Joe Browne, an N.F.L. official, sought lobbying advice from a representative of the Tobacco Institute back when Congress was considering legislation that controlled franchise relocation. Neil Austrian, a former N.F.L. president, once ran an advertising agency that reversed its ban on taking tobacco clients under his leadership. It was during his time as president that the N.F.L. decided to create the league’s concussion committee.

All these connections don’t prove anything by themselves, of course, but they are certainly interesting data points that may uncover more information in the future. In an official statement delivered later in the day, the N.F.L. denied having any ties to the tobacco industry, claiming that The New York Times was given more information than they chose to make public.

Regardless of the resulting implications of this new information, one thing remains clear—large corporations can have an immense amount of power. During the N.F.L.’s studies, there’s no denying the fact that the committee didn’t release all of the information they should have regarding player concussions. Because of the omissions, many fans and future players might think the game is safer than it really is. Professional sports corporations like the N.F.L. don’t always place the health of their players at an extremely high priority, and the same can obviously be said for the Tobacco Institute regarding its products and the health of its customers.

The same exact thing can also be said about many high-stake corporations in the healthcare industry. Corporations that create products or drugs on a massive scale don’t always take FDA warnings, physician warnings, or even factual case evidence into consideration when creating products. Not all products on the market are as safe as they should be, and it’s difficult to trust the corporations that make these products with cases like this reemerging and the tobacco industry’s history.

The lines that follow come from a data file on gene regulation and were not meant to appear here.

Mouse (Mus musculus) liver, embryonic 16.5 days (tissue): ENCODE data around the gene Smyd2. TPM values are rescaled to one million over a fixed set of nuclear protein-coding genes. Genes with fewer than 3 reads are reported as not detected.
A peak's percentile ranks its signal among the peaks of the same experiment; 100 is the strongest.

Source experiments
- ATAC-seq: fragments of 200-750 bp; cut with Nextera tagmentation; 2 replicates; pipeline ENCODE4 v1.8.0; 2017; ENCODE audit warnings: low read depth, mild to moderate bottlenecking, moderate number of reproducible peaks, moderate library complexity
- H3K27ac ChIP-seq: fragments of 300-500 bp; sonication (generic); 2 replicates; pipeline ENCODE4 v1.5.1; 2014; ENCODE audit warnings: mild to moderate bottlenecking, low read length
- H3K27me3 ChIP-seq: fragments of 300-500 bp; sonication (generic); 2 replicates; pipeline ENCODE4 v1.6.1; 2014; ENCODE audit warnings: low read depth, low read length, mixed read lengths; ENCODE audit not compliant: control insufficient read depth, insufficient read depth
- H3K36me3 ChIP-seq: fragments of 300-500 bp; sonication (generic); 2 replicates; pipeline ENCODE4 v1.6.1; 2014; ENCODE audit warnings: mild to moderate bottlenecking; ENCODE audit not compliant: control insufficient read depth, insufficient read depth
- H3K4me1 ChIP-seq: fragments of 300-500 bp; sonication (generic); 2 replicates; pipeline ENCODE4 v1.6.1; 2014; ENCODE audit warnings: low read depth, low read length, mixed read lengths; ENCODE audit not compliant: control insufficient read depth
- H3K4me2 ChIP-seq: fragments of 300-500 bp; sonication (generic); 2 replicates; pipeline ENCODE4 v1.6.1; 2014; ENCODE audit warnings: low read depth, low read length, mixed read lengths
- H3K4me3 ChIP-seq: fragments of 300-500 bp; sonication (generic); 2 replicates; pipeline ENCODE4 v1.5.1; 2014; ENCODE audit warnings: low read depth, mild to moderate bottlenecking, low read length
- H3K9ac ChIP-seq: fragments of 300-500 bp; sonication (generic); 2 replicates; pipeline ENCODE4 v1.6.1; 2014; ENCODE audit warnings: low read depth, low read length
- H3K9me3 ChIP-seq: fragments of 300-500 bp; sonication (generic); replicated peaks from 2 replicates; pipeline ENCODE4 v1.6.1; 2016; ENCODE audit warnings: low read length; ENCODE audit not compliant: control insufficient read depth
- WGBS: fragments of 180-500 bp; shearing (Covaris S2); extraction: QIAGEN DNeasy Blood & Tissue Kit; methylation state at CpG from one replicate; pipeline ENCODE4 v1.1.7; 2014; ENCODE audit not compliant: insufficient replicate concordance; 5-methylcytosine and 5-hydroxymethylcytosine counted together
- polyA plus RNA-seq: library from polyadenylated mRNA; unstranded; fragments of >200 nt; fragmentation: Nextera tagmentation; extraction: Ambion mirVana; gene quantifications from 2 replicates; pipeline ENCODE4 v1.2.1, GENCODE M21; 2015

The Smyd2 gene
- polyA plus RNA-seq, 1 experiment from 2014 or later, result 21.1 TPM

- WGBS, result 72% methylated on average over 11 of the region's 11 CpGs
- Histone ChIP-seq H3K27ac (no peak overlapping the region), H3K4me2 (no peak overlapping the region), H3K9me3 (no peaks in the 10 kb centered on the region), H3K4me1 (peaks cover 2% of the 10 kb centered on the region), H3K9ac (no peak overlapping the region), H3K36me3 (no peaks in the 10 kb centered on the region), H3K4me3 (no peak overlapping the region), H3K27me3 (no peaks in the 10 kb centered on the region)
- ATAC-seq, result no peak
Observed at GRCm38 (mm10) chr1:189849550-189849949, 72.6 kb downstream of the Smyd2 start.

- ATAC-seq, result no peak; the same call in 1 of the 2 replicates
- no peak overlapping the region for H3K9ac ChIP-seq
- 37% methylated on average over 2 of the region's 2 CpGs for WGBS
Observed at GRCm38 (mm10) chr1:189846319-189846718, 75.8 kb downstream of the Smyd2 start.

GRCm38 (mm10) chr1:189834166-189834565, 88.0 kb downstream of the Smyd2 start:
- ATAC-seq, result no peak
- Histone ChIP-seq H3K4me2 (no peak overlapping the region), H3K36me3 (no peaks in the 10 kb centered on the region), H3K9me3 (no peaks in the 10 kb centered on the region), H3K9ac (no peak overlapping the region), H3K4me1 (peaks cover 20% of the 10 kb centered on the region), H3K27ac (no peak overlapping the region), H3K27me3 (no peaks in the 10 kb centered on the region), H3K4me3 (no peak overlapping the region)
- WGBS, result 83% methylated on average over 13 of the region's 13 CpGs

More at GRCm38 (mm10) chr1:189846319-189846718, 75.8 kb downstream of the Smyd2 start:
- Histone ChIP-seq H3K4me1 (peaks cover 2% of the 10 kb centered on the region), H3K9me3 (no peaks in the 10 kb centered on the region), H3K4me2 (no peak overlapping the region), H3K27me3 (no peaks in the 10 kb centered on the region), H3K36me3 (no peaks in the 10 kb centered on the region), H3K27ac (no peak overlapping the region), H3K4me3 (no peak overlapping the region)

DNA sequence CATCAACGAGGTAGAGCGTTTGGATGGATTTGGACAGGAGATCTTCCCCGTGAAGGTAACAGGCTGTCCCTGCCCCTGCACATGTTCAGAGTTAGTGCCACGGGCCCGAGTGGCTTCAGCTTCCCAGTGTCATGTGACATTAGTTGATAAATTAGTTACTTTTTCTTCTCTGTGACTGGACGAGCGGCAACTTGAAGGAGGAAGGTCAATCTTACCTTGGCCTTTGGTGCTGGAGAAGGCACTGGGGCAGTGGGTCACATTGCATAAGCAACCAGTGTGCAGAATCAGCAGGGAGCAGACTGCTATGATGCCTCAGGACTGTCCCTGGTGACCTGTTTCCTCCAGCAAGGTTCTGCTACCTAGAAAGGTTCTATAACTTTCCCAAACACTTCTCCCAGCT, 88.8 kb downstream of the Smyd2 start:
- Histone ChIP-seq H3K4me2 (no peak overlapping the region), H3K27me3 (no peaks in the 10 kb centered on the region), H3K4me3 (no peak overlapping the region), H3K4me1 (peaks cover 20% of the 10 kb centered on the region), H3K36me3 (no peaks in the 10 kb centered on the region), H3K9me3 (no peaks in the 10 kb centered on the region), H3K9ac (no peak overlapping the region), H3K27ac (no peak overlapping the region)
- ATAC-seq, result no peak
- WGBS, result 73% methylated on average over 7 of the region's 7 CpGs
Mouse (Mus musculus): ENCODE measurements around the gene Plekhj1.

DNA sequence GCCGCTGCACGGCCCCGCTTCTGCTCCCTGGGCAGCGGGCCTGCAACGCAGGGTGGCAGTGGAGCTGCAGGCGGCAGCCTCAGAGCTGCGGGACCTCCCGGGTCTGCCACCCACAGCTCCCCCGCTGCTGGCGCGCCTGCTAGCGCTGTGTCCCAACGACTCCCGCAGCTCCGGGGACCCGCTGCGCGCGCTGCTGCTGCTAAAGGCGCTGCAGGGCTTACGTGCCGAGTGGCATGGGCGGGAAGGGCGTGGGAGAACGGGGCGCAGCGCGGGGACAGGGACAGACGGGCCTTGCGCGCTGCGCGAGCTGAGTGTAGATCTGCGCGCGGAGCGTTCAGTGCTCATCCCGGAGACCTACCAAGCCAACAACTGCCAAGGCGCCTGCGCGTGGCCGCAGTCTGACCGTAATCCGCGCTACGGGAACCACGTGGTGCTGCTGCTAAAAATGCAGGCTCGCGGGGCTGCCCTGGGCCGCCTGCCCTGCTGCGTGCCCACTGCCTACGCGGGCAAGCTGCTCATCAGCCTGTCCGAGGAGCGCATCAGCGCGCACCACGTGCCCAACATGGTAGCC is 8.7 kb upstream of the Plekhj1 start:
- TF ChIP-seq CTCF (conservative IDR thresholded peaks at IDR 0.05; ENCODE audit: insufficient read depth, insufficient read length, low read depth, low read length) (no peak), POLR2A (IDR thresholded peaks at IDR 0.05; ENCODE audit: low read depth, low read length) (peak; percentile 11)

What you can place trust in, however, is one simple fact: As long as there are corporations out there that don’t correctly prioritize the safety of their customers, there will be attorneys willing to fight for the rights of the general public. Tad Thomas at Thomas Law Offices is one such attorney who believes that the safety and health of our families and loved ones should always come before corporate profit. If you’d like to find out more, feel free to give our office in Louisville a call today.

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Tad Thomas - Trial Lawyer

Tad Thomas

Managing Partner

Tad Thomas has dedicated his practice to representing plaintiffs in various types of civil litigation, including personal injury, business litigation, class actions, and multi-district litigation.

After graduating with his law degree in 2000 from Salmon P. Chase College of Law at Northern Kentucky University, Mr. Thomas immediately opened his own private practice and began representing injury victims.

In 2011, Thomas Law Offices was established in Louisville, Kentucky. Over the past decade, Mr. Thomas has expanded his firm and now has offices in three additional locations: Cincinnati, Ohio, Columbia, Missouri, and Chicago, Illinois. He is also a frequent lecturer on topics like trial skills and ethics and technology.